“A well-functioning gut with healthy gut flora holds the roots of our health. And, just as a tree with sick roots is not going to thrive, the rest of the body cannot thrive with a well-functioning digestive system.” ~
Dr. Natasha Campbell-McBride
What is the GAPS™ diet?
GAPS is short for “Gut and Psychology Syndrome”. It is a term coined by Dr. Natasha Campbell-McBride, a physician in the United Kingdom whose son was diagnosed with autism and who she treated using the protocol outlined in her book “Gut and Psychology Syndrome”. In her book, she concentrates on the conditions of autism spectrum disorder, ADHD/ADD, dyslexia, dyspraxia and schizophrenia. She points out that the diet can also be helpful for patients who are suffering from allergies, asthma and eczema.
The GAPS™ diet is based on the similar Specific Carbohydrate Diet, which was advocated by the late Elaine Gottschall. It is supported as a treatment for many similar conditions, but also specifically for patients suffering from Crohn’s, ulcerative colitis, celiac disease, diverticulitis, cystic fibrosis, and chronic diarrhea. For patients that are specifically looking to use the SCD diet to treat autism, the following website may be helpful: www.pecanbread.com
The GAPS™ protocol focuses on diet, basic supplementation, and detoxification, including “cleaning up” your living environment. The diet emphasizes the healing power of traditional broths, fermented foods, and good fats. The goal of the diet is to “heal and seal” the gut lining, which has been damaged to the point that it has become “leaky”, allowing undigested food and toxins to enter the body, causing numerous unwanted reactions. Once this gut lining is sealed, the patient slowly introduces new foods. The diet also involves an Introduction phase, which involves six stages, before the patient moves on to Full GAPS™.
A must read for someone that wishes to start the GAPS™ protocol would be Dr. Natasha’s book “Gut and Psychology Syndrome”, which outlines the plan that should be closely followed. The following websites are also very helpful:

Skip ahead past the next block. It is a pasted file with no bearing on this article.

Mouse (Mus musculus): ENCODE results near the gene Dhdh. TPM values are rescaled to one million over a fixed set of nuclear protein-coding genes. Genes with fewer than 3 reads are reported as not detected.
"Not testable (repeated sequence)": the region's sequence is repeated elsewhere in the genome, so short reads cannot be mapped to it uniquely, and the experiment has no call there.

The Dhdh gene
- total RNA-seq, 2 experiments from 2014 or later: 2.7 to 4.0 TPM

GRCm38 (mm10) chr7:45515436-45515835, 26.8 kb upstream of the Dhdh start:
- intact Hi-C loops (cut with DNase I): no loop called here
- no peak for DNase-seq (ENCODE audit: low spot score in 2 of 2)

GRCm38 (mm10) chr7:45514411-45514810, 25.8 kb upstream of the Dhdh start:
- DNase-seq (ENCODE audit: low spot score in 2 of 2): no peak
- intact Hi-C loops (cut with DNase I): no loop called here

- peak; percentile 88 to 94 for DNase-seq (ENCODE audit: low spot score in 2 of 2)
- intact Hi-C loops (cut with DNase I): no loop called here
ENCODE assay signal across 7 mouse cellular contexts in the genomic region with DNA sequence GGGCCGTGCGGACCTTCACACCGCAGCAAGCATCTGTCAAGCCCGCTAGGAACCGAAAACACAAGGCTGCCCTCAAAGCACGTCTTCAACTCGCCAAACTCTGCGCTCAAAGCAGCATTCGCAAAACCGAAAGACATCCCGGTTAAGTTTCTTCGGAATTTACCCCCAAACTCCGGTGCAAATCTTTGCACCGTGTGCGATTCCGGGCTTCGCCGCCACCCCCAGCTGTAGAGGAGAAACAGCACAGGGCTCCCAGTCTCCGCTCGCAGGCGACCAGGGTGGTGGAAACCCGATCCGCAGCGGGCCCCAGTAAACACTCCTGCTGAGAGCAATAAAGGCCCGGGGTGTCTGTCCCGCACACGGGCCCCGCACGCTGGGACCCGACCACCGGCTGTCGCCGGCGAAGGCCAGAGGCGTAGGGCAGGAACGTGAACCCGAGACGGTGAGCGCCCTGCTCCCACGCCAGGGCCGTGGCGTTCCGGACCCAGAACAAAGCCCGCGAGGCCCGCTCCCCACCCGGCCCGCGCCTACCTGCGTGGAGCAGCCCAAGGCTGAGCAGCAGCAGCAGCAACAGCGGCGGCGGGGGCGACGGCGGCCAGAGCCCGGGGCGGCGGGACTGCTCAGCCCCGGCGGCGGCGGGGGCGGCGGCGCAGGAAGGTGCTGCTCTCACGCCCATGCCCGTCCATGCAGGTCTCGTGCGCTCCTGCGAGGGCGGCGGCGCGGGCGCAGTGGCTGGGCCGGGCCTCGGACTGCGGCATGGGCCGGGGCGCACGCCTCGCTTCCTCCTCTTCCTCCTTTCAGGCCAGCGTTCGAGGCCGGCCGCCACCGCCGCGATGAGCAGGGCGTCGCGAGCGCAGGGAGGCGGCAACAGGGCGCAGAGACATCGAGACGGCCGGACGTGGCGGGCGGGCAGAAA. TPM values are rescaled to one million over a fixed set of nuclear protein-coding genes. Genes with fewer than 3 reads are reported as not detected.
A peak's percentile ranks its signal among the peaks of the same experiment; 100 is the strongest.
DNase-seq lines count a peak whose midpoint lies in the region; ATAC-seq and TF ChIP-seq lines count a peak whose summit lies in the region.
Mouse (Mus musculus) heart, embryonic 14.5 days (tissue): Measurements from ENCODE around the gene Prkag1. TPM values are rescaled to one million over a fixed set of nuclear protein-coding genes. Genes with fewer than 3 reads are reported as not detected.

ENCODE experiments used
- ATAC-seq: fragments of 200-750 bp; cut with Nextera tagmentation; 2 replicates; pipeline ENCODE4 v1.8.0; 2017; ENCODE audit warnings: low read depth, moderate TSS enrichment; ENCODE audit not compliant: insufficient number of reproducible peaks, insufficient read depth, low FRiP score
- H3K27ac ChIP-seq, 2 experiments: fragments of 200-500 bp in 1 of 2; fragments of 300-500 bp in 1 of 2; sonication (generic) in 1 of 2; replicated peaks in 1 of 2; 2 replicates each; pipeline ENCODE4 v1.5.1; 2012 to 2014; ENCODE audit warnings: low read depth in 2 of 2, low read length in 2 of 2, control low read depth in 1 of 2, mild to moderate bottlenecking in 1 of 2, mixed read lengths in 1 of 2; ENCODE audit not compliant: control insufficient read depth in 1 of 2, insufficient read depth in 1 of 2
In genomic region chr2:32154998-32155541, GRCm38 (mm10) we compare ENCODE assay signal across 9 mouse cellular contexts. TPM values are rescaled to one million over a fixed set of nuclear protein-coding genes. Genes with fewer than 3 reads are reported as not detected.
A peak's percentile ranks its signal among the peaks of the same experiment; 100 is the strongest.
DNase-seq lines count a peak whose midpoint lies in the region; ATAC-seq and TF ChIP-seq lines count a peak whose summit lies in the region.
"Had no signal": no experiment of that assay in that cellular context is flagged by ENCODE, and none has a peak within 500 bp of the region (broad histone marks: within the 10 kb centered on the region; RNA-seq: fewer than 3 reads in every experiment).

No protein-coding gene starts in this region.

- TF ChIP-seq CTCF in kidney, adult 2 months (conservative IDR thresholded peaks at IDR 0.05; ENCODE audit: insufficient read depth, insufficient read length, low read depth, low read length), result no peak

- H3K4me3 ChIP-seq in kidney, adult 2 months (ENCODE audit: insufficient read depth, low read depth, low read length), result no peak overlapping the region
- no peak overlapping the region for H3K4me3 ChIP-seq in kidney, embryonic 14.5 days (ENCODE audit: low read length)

www.gaps.me (Dr. Natasha Campbell-McBride’s official website)
www.doctor-natasha.com (Dr. Natasha’s blog)
www.westonaprice.org (A link to the Weston A. Price Foundation, where you can find many helpful resources for healthy eating)
And obviously this website is a great reference for you as well. 😉
For additional help and motivation, I run a support group on Facebook. This support group discusses principles of the GAPS Diet but also a lot of general tips for healthy eating along with helpful step-by-step videos. You can find the group on Facebook by searching under “Healthy Home Body Support Group” or by clicking this link:
For those who are local to the Rockford, IL area, I also offer several GAPS, fermentation, and “organic/green living” classes in the Rockford and surrounding areas. (Please contact me to learn more about this or see the Community Education page for upcoming events).
The GAPS Introduction Diet
The GAPS Introduction Diet is outlined in the book “Gut and Psychology Syndrome” by Dr. Natasha Campbell-McBride. Before beginning the diet, it is important to read over the information in her book outlining the stages and requirements of this portion of the diet.
The goal of the GAPS Introduction Diet is to heal and seal the gut lining quickly. You can move through the protocol as fast or as slow as you and your symptoms need. You can spend longer on one stage than the next, depending on what your body is permitting you to do. The Introduction Diet is recommended for the following people:
– those with serious digestive symptoms (reflux, diarrhea, abdominal pain, bloating, severe constipation, etc.)